The beauty of A Tale for the Time Being is that, despite the intricacies, it keeps the reader planted firmly in the moment of reading. And yet when the last page arrives, inevitably, there is an in-breath as if there could be more. And there is…

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¹Gyres are rotating ocean currents that move with wind currents.

the blinding sound of a calling

calling

I’ve been feeling more deeply how frustrating my peripatetic spiritual path has been. Is. And, for whatever the reason, it’s been more piercing than ever lately. Even more, it doesn’t escape my symbol-loving mind that it began 9 months ago when I made the decision to forego Summer Ango and Rohatsu so I could be with family, awaiting the arrival of the Gr’Kid.

The intent of Ango and Rohatsu however is not only the ongoing cultivation of my spiritual path but also the process of engaging in the path of the novice priest. It looks strange writing it out; some of you already know of this aspiration and practice and I bow deeply to your patience as I harangued you with all my doubts, convoluted cognitions, and self-serving angst.

This is a huge piece of my spiritual life. I knew in a flash of  a moment at the age of 9 years, standing in a church hall watching a young girl who was part of a diorama of  a Methodist nun caring for little baby (it was a doll, but powerful nevertheless). I knew it again sitting zazenkai at the Montreal Zen Centre with master Albert Low as his attendant stepped up to adjust Low’s robes and set the stage for the teisho. I know it again and again standing across from my teacher at morning services at Upaya, blinded by the power of eye-to-eye contact and heart-to-heart connection.

And I know it more powerfully than ever as I walk the hospital halls with my Chaplain colleagues or sit round-table with them developing more and more compassionate ways to met the great matter of living and dying.

And  yet… and yet… this dewdrop world is far-flung and complex.

When I first tried to articulate this ephemeral sense of a calling, it was met with stunned silence which I took to mean I was unworthy. And then there was the mind-twisting advice to not ask because by asking it showed wanting which meant craving and how could it be a real calling if it was a craving. That was easy to dismiss as zennobabble. The wiser mitras pointed out that the practice was in stepping off that 100-foot pole, in letting it all explode into dust, and to know that asking was just another way of piercing the illusion of something to be had.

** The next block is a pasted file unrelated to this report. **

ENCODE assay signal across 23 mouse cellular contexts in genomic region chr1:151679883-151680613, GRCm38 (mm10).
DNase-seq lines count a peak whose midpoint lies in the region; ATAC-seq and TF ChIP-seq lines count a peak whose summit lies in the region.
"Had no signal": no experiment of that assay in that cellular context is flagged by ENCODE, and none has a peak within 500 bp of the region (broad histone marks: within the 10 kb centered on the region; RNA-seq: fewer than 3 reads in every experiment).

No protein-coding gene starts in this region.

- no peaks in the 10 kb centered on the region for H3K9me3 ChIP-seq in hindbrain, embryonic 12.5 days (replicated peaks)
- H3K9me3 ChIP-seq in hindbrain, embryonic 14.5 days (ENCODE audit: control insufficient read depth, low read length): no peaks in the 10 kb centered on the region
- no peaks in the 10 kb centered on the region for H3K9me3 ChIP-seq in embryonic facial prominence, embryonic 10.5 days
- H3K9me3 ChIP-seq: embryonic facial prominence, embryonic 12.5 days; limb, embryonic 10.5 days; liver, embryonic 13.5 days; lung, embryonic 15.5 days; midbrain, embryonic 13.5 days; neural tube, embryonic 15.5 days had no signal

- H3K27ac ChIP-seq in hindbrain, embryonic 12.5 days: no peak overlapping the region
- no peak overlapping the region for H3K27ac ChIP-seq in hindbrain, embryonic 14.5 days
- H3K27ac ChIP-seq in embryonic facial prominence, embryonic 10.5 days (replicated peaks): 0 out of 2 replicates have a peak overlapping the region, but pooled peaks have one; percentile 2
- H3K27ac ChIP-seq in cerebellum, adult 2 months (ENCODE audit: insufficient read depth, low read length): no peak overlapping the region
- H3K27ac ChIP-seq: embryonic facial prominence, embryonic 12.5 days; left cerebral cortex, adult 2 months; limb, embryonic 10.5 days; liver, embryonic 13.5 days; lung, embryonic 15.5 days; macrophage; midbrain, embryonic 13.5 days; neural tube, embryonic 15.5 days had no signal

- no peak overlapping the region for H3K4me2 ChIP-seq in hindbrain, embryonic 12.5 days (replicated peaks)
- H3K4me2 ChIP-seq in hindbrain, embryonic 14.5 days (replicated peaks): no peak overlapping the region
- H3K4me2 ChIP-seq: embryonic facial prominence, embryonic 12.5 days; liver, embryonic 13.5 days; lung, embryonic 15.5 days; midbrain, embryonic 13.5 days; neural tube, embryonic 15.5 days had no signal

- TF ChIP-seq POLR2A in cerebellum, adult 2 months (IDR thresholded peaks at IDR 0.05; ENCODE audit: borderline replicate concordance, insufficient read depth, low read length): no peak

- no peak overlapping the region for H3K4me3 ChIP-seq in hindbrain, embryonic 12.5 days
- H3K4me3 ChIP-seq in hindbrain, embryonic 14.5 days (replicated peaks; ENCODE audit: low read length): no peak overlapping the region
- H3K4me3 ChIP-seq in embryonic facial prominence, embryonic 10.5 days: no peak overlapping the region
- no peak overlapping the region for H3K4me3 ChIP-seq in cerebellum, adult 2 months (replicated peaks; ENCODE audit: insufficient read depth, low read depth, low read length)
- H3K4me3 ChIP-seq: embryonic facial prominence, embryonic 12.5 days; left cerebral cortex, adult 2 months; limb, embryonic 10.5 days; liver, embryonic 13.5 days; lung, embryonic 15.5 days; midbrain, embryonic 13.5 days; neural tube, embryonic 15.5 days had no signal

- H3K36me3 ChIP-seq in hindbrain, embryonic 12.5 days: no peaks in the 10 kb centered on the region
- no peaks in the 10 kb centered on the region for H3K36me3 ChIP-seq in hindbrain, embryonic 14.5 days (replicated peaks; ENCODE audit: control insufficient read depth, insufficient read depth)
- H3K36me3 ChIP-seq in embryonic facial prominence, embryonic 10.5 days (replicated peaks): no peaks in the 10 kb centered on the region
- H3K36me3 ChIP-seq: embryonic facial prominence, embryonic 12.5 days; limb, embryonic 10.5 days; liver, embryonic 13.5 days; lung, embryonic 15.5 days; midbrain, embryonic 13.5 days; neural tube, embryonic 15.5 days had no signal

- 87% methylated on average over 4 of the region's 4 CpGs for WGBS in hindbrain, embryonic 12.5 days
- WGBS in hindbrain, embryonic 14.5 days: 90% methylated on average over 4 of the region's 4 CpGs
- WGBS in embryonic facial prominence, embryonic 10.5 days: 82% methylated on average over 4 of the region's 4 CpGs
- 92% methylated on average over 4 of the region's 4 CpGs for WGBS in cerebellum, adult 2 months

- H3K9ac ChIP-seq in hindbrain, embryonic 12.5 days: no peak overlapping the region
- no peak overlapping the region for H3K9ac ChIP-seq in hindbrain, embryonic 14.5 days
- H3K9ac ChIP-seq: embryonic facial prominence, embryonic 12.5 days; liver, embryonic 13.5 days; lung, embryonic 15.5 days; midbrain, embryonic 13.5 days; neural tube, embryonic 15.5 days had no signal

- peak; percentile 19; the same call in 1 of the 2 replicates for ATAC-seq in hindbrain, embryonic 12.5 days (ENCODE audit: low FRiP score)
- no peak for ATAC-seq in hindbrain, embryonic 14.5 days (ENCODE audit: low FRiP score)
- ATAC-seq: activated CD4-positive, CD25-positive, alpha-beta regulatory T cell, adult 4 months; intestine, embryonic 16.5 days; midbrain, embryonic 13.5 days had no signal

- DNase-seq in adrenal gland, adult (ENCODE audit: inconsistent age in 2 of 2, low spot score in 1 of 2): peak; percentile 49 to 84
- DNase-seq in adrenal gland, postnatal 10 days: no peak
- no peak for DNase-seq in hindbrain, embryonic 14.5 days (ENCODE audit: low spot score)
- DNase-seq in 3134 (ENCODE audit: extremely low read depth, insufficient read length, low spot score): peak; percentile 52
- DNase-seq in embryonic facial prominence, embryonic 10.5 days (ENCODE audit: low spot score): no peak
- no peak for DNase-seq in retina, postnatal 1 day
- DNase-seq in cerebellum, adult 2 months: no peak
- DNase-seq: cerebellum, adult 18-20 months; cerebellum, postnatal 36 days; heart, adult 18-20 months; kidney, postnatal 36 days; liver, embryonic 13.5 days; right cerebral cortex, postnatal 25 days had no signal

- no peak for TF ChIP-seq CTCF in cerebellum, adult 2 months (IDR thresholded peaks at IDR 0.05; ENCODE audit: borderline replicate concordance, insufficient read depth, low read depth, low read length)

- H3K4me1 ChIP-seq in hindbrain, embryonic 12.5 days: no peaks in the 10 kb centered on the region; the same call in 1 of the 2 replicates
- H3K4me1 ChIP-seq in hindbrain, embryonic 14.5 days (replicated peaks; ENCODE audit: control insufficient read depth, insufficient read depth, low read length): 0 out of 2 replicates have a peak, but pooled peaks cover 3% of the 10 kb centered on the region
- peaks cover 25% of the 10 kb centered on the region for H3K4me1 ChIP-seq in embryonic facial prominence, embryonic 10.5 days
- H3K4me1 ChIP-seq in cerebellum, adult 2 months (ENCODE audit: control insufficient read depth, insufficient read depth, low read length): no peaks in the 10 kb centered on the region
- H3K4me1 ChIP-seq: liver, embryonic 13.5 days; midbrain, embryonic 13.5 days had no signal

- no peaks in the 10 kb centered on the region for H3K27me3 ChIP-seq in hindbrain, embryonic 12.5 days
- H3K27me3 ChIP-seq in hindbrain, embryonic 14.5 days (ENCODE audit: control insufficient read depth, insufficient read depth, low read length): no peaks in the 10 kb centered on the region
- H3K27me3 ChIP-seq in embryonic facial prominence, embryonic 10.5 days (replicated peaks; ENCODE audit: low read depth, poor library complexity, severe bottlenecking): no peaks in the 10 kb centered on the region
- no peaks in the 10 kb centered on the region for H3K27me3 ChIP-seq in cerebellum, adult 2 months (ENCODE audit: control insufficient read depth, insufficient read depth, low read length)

While there is truly nothing to be gained from ordination, there is much to be lost from not honouring the calling. The power of that driving force is inescapable. It pervades every thought, word, and action. It is cetanā, intention, of every connection. It is all-consuming and abjects us to all means of being in service. And for many of us, it is not necessarily available. And that is a profound loss for both the individual and community.

In my conversations with two of my dearly loved dharma sisters and brothers, I explored all these aspects. The possibility is that we already live a priesthood; true and yet that begs the point of serving overtly in community. The possibility is that it can be sublimated into a lay form of service; true and yet it contradicts the intent of practice being the realization of our true nature. The possibility is that it can happen but not in the specific community or way one had hoped; true and for some of us, this is the most non-negotiable because ordination is a public celebration of our relationship with our spiritual birth-community.

And then there’s the specific one I face and struggle against: the possibility that there may not be a configuration of time and energy. This takes time, a never-ending series of renunciations of the dew drop world. Months away from family (and work  income that supports all this – a financial ouroborus), reconfiguring all the responsibilities of being a householder, letting go of commitments to be present for birthdays, anniversaries, and the likelihood that this body may no longer be able to withstand the physical rigours of this form of practice. I hold out the hope that being a time being, it – and I – will unfold in time.

Not surprising, this week there was the blinding call of time pressing. James Ford wrote here of what a couple of wrong decisions could have meant and why the evening chant is a deep calling. And Brookie at The Blue Lotus Seed wrote here of the ever-changing identity of the sangha’s meditation space and the heart that continues to be present, concluding with the call to find a seat because time is fleeting. And Ruth Ozeki in A Tale for the Time Being wrote of the merits of home-leaving and Dogen’s exhortation of his monks: